Chief Statistician’s update: understanding Energy Performance Certificate (EPC) data for Wales

Darllenwch y dudalen hon yn Gymraeg

Today we published an interactive dashboard presenting Energy Performance Certificate (EPC) data for homes in Wales.

Why have we published this dashboard?

Until now there has not been an easily accessible way to look at Wales specific EPC data covering all tenures, which is something users of EPC statistics have told us they would welcome.

What are EPCs?

A valid EPC is required whenever a home is sold or rented. EPCs are valid for 10 years. To obtain an EPC, a qualified energy assessor will inspect a home and record information such as the materials used to build it, the type of building (house, flat, bungalow), the heating system and any insulation to calculate an energy efficiency rating from A (most efficient) to G (least efficient). This rating takes into account the likely energy cost to run the home.

EPC information is lodged on the Energy Performance of Buildings Register held by the Department for Levelling Up, Housing and Communities (DLUHC). Data from the Register can be accessed by anyone via the OpenDataCommunities website.

What is in the dashboard?

In the dashboard we have published today, we have presented breakdowns of the median energy efficiency score and energy efficiency ratings. These measures are the most commonly used to indicate energy efficiency.

We have presented information for valid EPCs (lodged in the past 10 years) only. When looking at the overall picture we have extracted the most recent record for each home.  When looking at specific years, we have extracted the most recent record for each home in that year.

What should be considered when using this dashboard?

The EPC Register is an administrative dataset designed to support government operations (as opposed to statistical and research functions). There are challenges associated with using administrative data for statistics and research, including uncertainty about the quality of data being reported.

One limitation of the EPC dataset is its coverage. Valid EPCs (lodged in the past 10 years) are only available for approximately half of all homes in Wales.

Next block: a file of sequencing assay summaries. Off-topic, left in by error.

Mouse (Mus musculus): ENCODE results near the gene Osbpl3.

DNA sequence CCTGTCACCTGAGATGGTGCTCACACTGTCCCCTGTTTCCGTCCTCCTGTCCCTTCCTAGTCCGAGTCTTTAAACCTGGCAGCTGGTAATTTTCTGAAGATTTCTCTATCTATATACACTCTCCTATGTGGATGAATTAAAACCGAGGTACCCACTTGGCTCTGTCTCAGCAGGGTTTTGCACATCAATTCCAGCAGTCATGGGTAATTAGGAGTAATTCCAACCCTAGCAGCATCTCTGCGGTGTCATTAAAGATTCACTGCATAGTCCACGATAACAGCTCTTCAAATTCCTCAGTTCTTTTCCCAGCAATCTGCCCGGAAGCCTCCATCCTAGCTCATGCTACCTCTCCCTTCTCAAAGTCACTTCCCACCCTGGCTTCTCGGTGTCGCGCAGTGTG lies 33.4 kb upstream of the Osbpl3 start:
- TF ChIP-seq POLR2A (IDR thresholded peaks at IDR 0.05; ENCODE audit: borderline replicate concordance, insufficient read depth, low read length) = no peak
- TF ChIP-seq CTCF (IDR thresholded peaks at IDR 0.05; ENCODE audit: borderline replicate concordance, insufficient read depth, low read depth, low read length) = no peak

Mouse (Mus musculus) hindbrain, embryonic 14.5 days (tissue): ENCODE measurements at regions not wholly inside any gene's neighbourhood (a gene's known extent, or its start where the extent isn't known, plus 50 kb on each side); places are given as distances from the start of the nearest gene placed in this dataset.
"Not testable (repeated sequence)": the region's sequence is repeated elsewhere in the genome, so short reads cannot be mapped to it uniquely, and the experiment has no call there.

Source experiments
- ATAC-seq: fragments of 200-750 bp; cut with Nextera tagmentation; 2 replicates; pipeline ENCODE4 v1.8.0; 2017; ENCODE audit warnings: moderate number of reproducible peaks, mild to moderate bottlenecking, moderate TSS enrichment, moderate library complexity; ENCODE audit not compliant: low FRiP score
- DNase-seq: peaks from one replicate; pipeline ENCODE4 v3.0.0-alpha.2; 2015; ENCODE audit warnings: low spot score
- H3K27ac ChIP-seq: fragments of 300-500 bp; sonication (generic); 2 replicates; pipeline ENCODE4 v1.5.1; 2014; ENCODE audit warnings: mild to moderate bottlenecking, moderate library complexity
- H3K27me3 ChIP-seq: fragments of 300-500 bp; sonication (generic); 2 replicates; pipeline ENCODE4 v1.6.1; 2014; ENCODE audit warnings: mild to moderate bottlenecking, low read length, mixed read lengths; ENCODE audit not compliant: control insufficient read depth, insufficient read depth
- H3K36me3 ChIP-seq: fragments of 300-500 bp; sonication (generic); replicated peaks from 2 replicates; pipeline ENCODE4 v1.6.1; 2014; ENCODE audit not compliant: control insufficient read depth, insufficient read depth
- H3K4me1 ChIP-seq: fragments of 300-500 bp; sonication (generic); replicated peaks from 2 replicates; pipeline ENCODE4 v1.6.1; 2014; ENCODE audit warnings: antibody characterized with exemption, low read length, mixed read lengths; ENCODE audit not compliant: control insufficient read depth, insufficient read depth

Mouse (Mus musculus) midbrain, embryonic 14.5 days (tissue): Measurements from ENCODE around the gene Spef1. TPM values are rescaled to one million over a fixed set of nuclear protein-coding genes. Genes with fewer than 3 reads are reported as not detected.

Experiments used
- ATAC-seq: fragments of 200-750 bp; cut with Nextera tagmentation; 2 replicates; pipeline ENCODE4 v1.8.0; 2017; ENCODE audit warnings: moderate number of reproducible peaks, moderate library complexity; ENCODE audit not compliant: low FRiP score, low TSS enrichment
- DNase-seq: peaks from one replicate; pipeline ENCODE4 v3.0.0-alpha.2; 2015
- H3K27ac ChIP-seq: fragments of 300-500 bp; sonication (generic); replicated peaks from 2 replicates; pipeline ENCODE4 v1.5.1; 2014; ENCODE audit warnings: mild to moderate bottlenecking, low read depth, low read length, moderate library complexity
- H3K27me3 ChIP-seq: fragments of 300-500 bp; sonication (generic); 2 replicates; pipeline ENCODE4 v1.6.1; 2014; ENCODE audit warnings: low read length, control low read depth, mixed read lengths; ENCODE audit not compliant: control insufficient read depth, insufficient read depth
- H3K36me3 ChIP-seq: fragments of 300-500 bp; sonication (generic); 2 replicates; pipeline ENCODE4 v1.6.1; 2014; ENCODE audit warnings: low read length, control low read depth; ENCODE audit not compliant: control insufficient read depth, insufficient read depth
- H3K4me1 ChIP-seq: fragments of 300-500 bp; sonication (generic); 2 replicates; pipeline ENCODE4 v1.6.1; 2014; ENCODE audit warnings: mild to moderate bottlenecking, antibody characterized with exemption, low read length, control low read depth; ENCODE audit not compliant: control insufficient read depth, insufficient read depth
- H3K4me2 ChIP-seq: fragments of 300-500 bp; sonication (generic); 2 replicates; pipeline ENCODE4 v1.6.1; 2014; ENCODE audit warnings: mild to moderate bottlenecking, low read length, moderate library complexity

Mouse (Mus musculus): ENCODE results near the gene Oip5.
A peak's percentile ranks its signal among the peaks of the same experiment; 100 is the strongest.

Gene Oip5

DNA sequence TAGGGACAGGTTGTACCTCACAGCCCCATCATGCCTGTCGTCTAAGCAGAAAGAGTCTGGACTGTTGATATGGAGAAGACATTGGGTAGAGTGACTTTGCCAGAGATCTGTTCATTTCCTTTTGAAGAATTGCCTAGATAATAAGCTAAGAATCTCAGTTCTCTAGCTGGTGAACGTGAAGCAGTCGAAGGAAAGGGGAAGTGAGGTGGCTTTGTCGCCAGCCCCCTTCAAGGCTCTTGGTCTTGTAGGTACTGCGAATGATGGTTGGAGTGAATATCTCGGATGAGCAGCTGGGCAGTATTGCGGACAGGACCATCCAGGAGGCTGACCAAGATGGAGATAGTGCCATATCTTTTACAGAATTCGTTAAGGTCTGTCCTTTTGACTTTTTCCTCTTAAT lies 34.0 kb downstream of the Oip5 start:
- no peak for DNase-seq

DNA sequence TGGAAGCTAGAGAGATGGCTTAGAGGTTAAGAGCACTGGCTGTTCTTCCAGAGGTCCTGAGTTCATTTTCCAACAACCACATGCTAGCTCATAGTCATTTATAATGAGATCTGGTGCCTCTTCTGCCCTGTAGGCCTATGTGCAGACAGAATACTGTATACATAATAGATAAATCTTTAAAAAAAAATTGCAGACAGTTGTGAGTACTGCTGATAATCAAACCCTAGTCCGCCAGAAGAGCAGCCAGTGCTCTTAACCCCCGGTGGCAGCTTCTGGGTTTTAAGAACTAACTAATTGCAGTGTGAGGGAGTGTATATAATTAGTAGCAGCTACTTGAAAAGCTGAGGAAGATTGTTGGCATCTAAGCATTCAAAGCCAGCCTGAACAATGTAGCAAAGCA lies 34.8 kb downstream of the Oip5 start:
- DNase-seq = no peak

When analysing the EPC data, we have also found a small number of unexpected results. For example, when looking at homes with more than one EPC lodged between January 2013 and December 2022, we found that dwellings rated A in their earliest assessment tended to be rated B, C or D in their more recent assessment. There are a number of possible reasons for this. It could be that changes were made to these homes which caused the energy efficiency to fall, for example adding an extension. It could be that fluctuations in energy prices caused an increase in the estimated energy costs. It could also be that different energy efficiency scores were calculated under different methods (SAP (used for new builds, extensions and changes of use) is produced from a specification while RdSAP (used for existing dwellings) is based on a site assessment). To better understand the data and ensure we use it appropriately, we plan to investigate these findings with colleagues at DLUHC. We also intend to compare results from the Welsh Housing Conditions Survey (WHCS) 2017-18 with EPC records lodged at a similar time. If we find that dwellings received a similar energy efficiency rating in both the EPC and WHCS assessments, we will have more confidence in the quality of the EPC data.

What are the future plans for this dashboard?

The most commonly used measures of energy efficiency have been included in the first version of this dashboard. However, EPCs provide a wealth of other information (such as environmental impact and space heating demand) which, when used alongside the energy efficiency scores and ratings, may provide a more complete picture of energy efficiency. We will explore the value of including other measures in the next iteration of the dashboard in line with users’ priorities.

EPCs also include information about recommended home improvements works which could increase the energy efficiency of a dwelling. We are working with DLUHC to understand how we could best utilise this data. If you have any feedback about the dashboard, or if there is anything you would like to see us include in future iterations, please get in touch with us at

Stephanie Howarth
Chief Statistician